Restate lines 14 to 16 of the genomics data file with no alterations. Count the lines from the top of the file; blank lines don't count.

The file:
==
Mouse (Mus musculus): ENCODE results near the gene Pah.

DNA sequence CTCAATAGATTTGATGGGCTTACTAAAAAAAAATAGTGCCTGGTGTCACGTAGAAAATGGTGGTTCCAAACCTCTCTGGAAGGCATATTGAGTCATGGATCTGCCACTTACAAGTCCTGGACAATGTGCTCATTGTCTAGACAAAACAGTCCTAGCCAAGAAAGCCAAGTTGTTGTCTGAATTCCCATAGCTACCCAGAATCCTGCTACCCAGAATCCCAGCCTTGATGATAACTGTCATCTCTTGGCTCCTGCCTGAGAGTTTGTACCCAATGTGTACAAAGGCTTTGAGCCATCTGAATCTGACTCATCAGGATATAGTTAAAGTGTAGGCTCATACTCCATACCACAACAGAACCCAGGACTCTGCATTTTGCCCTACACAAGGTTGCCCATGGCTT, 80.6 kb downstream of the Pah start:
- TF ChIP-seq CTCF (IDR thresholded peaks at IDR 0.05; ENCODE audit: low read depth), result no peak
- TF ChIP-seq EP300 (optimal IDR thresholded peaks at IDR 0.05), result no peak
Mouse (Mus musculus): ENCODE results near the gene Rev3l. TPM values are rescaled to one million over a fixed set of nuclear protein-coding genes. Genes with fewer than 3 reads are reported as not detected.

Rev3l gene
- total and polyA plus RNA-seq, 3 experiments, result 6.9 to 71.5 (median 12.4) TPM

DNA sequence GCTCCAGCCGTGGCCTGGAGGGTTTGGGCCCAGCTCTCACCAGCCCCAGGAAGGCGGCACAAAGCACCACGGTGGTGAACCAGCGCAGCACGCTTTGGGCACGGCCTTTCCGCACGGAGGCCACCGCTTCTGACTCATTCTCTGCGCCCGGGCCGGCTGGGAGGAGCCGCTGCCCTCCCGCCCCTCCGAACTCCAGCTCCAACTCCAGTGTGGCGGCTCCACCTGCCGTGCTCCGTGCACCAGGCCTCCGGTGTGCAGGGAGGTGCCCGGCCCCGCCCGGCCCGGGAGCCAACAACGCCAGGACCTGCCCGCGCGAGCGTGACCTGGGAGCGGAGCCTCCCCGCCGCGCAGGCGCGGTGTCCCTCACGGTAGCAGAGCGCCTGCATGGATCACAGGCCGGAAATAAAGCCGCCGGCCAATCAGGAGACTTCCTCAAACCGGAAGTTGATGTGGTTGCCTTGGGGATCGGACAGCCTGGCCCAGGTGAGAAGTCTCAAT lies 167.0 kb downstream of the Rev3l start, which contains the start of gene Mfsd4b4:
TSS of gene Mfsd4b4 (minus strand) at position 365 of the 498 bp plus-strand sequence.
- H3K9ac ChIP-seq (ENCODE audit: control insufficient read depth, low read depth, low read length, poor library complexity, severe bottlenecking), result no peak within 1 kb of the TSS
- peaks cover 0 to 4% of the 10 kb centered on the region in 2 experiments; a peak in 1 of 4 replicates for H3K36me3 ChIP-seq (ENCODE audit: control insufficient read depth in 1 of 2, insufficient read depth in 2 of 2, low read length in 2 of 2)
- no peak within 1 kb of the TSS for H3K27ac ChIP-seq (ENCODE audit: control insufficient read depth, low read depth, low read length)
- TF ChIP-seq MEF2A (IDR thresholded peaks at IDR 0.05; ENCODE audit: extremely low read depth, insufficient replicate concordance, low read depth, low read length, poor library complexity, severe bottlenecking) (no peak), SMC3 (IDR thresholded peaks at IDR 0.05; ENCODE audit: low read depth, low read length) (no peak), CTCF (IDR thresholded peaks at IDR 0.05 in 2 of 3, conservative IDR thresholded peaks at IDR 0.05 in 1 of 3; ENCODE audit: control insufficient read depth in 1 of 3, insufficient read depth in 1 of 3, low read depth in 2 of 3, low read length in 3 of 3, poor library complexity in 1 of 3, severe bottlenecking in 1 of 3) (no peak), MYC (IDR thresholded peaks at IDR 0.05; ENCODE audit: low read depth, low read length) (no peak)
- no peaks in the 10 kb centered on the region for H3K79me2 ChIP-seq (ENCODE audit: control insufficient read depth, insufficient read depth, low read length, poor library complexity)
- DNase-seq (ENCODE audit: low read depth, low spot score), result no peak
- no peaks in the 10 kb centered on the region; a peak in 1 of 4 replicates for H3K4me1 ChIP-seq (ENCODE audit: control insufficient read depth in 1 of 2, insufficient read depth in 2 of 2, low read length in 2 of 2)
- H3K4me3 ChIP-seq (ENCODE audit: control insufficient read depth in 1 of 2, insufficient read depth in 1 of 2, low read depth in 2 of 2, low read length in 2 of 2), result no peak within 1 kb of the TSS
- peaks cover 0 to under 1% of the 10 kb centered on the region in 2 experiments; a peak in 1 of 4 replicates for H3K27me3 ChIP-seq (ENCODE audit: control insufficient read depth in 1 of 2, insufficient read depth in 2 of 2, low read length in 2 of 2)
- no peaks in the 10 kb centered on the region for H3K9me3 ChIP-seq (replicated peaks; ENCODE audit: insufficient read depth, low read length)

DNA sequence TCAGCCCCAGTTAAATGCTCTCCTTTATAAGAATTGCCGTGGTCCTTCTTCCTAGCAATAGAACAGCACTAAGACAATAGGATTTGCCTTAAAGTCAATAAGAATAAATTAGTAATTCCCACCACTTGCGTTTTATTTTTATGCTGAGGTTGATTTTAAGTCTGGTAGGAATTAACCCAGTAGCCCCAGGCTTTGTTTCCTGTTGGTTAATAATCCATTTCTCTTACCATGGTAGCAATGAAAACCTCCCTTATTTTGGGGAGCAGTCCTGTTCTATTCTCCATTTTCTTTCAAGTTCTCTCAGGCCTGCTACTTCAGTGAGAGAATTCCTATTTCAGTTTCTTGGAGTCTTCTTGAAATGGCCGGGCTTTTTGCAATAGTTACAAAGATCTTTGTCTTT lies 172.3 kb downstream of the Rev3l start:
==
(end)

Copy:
- no peaks in the 10 kb centered on the region for H3K79me2 ChIP-seq (ENCODE audit: control insufficient read depth, insufficient read depth, low read length, poor library complexity)
- DNase-seq (ENCODE audit: low read depth, low spot score), result no peak
- no peaks in the 10 kb centered on the region; a peak in 1 of 4 replicates for H3K4me1 ChIP-seq (ENCODE audit: control insufficient read depth in 1 of 2, insufficient read depth in 2 of 2, low read length in 2 of 2)